1. A plot is a storyline or what happens on screen. Here's a guide to plot.
  2. The theme is the general meaning of a movie. Here you can learn about the different themes in movies.
  3. Characters are the actors who propel the plot. The 12 archetypal figures are listed here.
  4. Dialog: The words characters use in a movie. Here's our guide on writing dialogue.
  5. Song:Traditionally, the rhythmic voice of actors delivering their lines.
  6. Spectacle: The visual elements, technical elements, body language, facial movements, sound effects, special effects.

Six modern sub-genres of drama

Try out different sub-genres as you get more comfortable with dramatic writing.

  1. Historic drama a dramatic time piece, set atleast 25 years back in history and based on a historical event.
  2. Romantic Drama A drama that is centered on a complicated romance in which there are obstacles to the relationship between two people, such as family tensions or being married.
  3. Crime Drama, Legal Drama, and Procedural Drama: Dramas about the way crimes are solved.
  4. Medical Drama is a drama that takes place in a medical setting, such as a clinic, hospital or other medical facility.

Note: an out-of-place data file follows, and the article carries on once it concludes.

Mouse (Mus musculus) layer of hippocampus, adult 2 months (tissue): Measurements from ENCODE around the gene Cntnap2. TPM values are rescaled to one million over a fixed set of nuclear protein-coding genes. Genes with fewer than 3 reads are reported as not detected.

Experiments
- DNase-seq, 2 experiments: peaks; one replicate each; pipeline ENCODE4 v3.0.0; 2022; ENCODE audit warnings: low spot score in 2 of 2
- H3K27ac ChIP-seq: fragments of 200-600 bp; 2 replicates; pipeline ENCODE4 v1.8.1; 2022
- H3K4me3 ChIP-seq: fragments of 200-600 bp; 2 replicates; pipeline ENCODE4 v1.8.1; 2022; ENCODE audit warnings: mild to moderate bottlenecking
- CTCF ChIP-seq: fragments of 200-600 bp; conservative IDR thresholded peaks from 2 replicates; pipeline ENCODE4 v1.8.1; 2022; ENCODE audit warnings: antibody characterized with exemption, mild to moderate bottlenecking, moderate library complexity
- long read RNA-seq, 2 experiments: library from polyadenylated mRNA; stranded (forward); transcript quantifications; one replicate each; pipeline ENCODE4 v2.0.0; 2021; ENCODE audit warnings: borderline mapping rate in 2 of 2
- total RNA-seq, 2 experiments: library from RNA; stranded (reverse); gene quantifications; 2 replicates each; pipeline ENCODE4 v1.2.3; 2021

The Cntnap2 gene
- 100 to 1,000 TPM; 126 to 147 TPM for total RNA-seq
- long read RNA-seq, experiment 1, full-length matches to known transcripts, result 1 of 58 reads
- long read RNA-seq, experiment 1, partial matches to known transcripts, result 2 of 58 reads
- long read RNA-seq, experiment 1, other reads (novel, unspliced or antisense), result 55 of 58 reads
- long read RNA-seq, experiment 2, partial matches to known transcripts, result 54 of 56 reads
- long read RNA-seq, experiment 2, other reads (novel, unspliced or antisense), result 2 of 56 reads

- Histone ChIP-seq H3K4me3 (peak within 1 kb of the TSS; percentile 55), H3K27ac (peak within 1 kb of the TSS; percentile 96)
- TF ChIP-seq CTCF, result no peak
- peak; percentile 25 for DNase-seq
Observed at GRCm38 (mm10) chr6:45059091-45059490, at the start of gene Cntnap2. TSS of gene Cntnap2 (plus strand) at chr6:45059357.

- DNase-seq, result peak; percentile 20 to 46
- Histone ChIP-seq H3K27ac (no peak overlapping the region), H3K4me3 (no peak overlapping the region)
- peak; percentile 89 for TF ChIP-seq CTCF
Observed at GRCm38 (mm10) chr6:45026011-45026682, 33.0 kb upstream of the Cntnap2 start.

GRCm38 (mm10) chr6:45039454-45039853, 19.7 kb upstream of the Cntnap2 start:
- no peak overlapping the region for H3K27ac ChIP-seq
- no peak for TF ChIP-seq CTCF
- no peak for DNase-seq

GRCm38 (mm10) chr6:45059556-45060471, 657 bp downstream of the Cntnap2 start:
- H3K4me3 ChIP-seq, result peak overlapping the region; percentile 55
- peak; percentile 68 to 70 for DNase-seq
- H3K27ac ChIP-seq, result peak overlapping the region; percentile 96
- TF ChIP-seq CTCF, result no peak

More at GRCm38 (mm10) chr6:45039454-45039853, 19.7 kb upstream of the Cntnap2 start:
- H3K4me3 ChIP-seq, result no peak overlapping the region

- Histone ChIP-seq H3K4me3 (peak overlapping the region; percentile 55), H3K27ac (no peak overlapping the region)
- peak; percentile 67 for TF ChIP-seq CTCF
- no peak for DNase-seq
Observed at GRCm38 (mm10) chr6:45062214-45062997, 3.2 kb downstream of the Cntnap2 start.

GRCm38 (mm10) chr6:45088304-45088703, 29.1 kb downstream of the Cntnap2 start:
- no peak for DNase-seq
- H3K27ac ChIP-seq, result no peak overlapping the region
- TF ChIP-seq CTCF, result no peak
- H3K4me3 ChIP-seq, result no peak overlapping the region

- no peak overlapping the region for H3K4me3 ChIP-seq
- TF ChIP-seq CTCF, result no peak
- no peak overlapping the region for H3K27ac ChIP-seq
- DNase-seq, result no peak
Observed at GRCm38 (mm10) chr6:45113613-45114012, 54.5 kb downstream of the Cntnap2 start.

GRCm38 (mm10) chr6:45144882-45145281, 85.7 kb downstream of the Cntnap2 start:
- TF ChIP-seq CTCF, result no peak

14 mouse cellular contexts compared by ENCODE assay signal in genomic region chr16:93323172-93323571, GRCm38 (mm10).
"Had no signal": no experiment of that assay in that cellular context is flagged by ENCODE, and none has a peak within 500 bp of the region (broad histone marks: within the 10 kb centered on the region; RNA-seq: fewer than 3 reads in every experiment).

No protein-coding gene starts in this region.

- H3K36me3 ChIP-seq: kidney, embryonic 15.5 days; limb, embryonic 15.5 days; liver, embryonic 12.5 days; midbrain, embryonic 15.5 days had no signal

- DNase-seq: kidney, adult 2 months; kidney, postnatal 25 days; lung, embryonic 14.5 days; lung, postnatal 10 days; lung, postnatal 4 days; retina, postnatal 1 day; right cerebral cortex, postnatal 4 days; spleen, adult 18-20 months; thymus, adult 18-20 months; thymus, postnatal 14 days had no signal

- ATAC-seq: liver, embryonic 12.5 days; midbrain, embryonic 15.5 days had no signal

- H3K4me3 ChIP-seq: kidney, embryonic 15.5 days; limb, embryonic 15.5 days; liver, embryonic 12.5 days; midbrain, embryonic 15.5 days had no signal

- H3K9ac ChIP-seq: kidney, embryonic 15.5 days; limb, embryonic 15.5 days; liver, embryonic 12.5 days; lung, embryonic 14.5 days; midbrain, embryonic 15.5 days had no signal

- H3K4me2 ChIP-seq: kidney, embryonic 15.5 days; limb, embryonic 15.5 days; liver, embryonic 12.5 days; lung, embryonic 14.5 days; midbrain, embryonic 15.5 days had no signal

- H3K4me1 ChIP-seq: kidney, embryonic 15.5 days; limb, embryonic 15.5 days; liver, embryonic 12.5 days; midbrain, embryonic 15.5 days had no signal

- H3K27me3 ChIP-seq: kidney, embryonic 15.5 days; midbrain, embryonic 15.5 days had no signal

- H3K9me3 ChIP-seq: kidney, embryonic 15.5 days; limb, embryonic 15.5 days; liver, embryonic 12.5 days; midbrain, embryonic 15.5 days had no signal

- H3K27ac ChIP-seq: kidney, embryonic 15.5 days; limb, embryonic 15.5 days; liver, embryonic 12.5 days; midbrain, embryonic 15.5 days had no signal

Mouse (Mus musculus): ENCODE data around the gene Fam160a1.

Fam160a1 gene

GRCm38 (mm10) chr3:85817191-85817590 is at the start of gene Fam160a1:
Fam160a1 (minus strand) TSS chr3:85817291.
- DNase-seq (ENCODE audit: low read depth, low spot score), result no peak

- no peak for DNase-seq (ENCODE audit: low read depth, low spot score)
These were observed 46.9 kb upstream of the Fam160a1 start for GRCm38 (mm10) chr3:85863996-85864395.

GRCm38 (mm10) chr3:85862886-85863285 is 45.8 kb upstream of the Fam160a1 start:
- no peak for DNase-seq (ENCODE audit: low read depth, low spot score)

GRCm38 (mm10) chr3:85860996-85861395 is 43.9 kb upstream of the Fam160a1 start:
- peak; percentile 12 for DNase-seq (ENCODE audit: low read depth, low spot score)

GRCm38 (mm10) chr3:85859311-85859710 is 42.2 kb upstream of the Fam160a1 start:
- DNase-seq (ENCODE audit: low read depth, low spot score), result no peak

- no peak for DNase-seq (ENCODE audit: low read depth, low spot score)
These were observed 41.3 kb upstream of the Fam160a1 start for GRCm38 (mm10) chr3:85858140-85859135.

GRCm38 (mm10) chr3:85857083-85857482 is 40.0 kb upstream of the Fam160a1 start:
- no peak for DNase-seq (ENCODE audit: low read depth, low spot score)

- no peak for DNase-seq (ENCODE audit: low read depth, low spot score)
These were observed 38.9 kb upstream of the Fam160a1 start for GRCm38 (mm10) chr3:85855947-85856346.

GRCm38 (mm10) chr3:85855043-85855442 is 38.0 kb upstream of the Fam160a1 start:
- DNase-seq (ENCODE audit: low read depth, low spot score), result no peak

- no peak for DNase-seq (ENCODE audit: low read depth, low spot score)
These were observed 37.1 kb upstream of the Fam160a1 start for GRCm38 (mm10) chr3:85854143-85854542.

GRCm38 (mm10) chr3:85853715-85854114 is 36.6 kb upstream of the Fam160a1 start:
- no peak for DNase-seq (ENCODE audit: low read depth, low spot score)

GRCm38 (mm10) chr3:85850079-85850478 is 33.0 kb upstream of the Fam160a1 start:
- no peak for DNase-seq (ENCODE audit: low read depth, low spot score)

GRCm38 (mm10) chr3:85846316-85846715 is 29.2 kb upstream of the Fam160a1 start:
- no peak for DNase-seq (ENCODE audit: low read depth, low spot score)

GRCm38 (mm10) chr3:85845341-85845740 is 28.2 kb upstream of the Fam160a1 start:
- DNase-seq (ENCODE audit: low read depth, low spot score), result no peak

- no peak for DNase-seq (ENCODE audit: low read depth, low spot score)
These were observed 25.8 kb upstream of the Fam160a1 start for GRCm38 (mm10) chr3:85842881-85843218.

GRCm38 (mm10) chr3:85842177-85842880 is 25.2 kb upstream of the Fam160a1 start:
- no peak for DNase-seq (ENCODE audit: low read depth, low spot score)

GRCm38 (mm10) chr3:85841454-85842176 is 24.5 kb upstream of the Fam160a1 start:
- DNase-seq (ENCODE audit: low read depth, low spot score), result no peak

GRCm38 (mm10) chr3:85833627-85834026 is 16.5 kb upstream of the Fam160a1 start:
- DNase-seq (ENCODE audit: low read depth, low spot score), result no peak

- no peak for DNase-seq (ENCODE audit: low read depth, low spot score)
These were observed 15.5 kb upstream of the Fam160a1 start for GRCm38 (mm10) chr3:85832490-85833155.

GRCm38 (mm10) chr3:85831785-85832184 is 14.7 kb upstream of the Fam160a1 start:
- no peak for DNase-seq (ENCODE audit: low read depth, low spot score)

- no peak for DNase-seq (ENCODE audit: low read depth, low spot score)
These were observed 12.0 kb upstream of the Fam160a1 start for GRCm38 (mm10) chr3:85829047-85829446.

5. A sci-fi drama includes elements from science fiction. For example, a futuristic scene or advanced technology.
  6. Docudrama: Dramatic reenactments based on real events

Write a Dramatic Screenplay: 10 Tips

Here are some tips for improving your scenes.

  • The first scene should contain the entire theme of the movie.
  • The plot must be moved forward by each scene and sequence.
  • At the beginning of each scene, clearly state what each character wants to achieve and any obstacles they face.
  • Every scene should have a clear exposition, but this shouldn't interfere with the story.
  • Every scene should have a clear and high stakes.
  • Grab your audience as quickly as possible. You can drop them in the middle of two characters' conversation. This forces them to listen and catch up.
  • When you introduce a new character to the audience, make sure that they know what the character wants.
  • Your screenplay will be cluttered if a character has no desire.